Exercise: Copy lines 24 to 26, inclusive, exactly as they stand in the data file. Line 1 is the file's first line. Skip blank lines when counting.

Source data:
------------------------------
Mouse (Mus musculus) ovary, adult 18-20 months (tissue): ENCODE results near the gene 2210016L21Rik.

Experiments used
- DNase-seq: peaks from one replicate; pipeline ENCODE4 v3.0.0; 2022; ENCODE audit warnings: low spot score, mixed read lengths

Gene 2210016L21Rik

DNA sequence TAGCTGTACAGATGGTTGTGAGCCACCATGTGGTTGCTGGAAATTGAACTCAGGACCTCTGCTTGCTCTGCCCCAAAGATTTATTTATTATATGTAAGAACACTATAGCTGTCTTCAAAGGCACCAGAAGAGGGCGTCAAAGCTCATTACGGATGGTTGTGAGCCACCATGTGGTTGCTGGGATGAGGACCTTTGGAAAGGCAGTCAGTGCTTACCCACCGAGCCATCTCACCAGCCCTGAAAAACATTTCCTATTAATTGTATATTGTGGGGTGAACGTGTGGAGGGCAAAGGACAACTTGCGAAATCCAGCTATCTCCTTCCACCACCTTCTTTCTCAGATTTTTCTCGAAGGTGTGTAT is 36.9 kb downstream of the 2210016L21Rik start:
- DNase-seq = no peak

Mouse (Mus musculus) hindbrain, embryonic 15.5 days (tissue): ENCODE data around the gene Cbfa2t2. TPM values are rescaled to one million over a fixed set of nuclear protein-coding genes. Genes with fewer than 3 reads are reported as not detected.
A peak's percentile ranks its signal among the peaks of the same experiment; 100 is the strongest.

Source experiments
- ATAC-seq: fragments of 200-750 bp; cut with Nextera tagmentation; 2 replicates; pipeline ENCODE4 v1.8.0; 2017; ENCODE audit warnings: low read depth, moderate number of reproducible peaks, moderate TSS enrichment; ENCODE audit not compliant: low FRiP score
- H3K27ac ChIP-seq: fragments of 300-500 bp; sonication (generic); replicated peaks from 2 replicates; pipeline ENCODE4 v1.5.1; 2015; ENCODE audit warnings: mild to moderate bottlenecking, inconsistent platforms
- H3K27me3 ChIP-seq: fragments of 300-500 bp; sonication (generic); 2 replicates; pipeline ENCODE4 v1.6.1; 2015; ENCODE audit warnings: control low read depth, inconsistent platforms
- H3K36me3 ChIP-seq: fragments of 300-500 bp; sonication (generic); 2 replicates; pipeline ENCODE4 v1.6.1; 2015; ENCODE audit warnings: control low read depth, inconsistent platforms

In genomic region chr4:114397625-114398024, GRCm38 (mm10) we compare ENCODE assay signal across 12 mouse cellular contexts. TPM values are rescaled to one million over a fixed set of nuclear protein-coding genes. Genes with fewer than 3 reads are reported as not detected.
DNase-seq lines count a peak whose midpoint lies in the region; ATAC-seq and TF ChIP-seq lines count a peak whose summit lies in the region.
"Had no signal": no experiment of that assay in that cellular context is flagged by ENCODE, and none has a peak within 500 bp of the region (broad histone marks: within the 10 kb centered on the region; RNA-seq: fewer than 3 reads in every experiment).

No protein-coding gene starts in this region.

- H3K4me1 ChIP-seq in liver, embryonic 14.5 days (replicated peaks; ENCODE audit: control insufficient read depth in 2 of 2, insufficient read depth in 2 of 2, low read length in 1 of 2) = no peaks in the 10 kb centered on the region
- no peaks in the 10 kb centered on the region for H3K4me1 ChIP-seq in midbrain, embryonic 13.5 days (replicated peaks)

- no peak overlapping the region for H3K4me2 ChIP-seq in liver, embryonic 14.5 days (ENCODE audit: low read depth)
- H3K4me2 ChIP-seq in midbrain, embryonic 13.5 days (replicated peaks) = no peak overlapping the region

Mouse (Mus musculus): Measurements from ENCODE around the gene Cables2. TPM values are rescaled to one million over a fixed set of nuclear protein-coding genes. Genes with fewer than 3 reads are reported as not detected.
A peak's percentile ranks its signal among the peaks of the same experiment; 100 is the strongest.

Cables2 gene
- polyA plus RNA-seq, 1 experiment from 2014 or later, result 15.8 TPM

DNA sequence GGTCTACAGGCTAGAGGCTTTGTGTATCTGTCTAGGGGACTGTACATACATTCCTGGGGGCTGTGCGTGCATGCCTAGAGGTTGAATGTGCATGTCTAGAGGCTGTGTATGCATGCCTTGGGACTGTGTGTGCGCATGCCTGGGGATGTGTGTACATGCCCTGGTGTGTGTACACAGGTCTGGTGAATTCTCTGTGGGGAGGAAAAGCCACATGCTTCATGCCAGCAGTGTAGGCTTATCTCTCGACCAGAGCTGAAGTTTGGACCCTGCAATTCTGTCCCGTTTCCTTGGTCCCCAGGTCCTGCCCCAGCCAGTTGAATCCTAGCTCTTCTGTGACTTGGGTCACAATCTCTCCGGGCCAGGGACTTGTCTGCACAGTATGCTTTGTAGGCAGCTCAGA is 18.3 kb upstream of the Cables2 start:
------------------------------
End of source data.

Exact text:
Cables2 gene
- polyA plus RNA-seq, 1 experiment from 2014 or later, result 15.8 TPM

DNA sequence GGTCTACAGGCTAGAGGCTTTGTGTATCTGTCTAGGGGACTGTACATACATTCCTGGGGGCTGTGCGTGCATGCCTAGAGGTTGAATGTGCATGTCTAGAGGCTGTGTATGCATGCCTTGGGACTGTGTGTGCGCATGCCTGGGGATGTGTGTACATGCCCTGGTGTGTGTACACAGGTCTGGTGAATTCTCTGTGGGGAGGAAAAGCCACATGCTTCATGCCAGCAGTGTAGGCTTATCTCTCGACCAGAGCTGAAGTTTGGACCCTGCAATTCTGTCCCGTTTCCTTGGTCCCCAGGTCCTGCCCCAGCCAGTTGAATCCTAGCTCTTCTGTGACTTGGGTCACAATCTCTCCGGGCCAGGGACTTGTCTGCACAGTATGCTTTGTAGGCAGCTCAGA is 18.3 kb upstream of the Cables2 start: